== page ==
Wednesday, May 4, 2011

My child is so bossy. What can I do?

I have never met an older child that did not in some ways boss around his or her younger siblings.  It is a natural and in some ways healthy activity for older children to do.  Your older child is trying his or her best to understand and relate to the world around as well has younger siblings.  Bossiness often is a result of that.  

However, when you have a child that is constantly barking orders at and demanding that brothers and sisters do what they are told, it is important to teach your child how to treat others.  The first place you look at is yourself.  

Children ALWAYS mimic and imitate what they see adults doing.  If your child has experienced a lot of “bossiness” from mom, dad or other caregivers, it is likely that he or she is going to pick up these habits.  Children are amazing mirrors to our own bad habits and issues.  If you examine yourself and find that you often times give too many orders to your children, begin to change the way you talk with them. 

This is much easier to say than to do.  Once you are aware of this you will begin to catch yourself giving commands and orders.  Do your best in those moments to stop and rephrase what you have just said.  “Pick up your shoes!” becomes “Allie, could you please pick up your shoes?”  After a while of consistently stopping yourself after you blurt out the command, you will begin to hear yourself mid sentence.  Then you will begin to stop yourself just as you are giving the order. Eventually you will naturally ask in a kind way. 

There are going to be times as a parent that asking a question is not appropriate, because asking a questions means that your child’s answer can be NO.  When this is the case use one of the two following phrases.  “Let’s pick up your shoes together.”  This is obviously when there is an activity you will be doing together.  You can also use the phrase “I need you to pick up your shoes.”  Use of the word “I” shows that you understand that picking up the shoes is not something your child has a need to do but is something you, the parent or caregiver needs. 

If you have examined yourself and find that you already ask your child to do things and you do not “boss” her around, there are a few other things to look at.  She might be picking up on you talking to other people in that manner or even talking to pets that way.  Children see the world very different than us and it is important to look at it from their perspective.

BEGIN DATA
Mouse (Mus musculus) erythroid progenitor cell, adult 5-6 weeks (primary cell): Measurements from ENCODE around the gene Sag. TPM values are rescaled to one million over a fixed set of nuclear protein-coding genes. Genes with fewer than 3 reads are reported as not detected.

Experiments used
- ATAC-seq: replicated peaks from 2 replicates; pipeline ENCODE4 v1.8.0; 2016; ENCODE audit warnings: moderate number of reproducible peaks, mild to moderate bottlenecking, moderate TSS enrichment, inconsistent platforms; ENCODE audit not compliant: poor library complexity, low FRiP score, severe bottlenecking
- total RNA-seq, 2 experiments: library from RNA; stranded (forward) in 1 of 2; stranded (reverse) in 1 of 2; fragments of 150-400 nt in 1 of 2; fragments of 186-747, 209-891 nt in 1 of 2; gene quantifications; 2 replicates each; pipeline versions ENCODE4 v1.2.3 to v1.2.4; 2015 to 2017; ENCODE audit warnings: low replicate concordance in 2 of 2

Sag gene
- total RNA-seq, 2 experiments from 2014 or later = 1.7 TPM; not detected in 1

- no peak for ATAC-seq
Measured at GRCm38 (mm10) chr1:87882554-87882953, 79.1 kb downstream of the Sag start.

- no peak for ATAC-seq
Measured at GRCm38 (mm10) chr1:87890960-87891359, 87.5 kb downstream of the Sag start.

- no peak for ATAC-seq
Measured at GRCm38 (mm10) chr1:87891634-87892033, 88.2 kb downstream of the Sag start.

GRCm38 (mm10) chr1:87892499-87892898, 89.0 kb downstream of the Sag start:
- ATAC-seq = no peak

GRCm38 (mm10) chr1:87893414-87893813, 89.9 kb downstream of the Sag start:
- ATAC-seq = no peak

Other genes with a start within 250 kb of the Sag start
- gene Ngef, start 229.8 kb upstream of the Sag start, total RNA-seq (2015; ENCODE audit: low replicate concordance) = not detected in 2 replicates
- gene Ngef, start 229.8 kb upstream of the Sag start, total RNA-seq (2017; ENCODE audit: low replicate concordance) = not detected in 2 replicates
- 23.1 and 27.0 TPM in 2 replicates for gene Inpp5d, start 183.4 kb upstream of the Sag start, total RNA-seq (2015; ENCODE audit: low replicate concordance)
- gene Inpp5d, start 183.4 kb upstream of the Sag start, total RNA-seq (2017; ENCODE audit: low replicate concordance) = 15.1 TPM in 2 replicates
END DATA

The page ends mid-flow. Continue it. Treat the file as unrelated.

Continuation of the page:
Older children are often given more responsibilities in and around the house.  This is often times a necessity, and it can be beneficial for both you and your child.  It allows you to have a little help and it gives your child new experiences and self-esteem.  However, in your child’s mind that elevated responsibility needs to come with more control.  So if you are giving your child extra responsibilities around the house, he or she also need to have more control over what happens in life.  If your child is not given more control, he or she will begin to take it.  One way that happens is through bossing younger siblings. 

1 comment:

Leanne Strong said...

You could be right about the fact that children tend to mirror their parents' and teachers' (and other adults and older kids in their lives) attitudes towards deviation from rules and codes of behavior. If parents correct or reprimand their child(ren) for even the smallest misbehavior, chances are the child will learn to correct or reprimand siblings and peers (and sometimes even teachers, parents, and other people in their presence) for even the smallest misbehavior. If the parents' attitude toward their children's misbehavior is more like, "well, as long as it's nothing dangerous or destructive, and it's not making anybody too uncomfortable, it's acceptable," that is likely to be how the children react to their siblings and other people misbehaving.

A lot of times with the oldest child(ren), even the slightest misbehavior is enough for parents/guardians to correct or reprimand the child. Because of this, a lot of oldest children might correct or reprimand people such as siblings, peers, teachers, and other people for even the smallest misbehavior. With every child after that the parents' attitude might become more like, "well, as long as it's not sacrificing anybody's safety or comfort, anything will fly." Because of this, a lot of kids who grew up with older siblings might have this kind of attitude towards other people's actions and behavior.

I have Asperger Syndrome (High-Functioning Autism), and a lot of people on the Autism Spectrum (me included) are very concrete thinkers, who don't easily understand when the rules and codes of behavior don't need to be followed. For us, something is either always right or always wrong. Either it's always this or it's always that, with nothing (or not much) in the middle. We also have difficulty understanding how other people feel. If we see an adult or older kid wearing a diaper, we might tell that person that only babies wear diapers. We might not do that because we are trying to be mean or make that person feel bad, but because that is the rule we have learned, and we don't understand that if someone has certain special needs, that situation might be a situation where the rule doesn't need to be followed.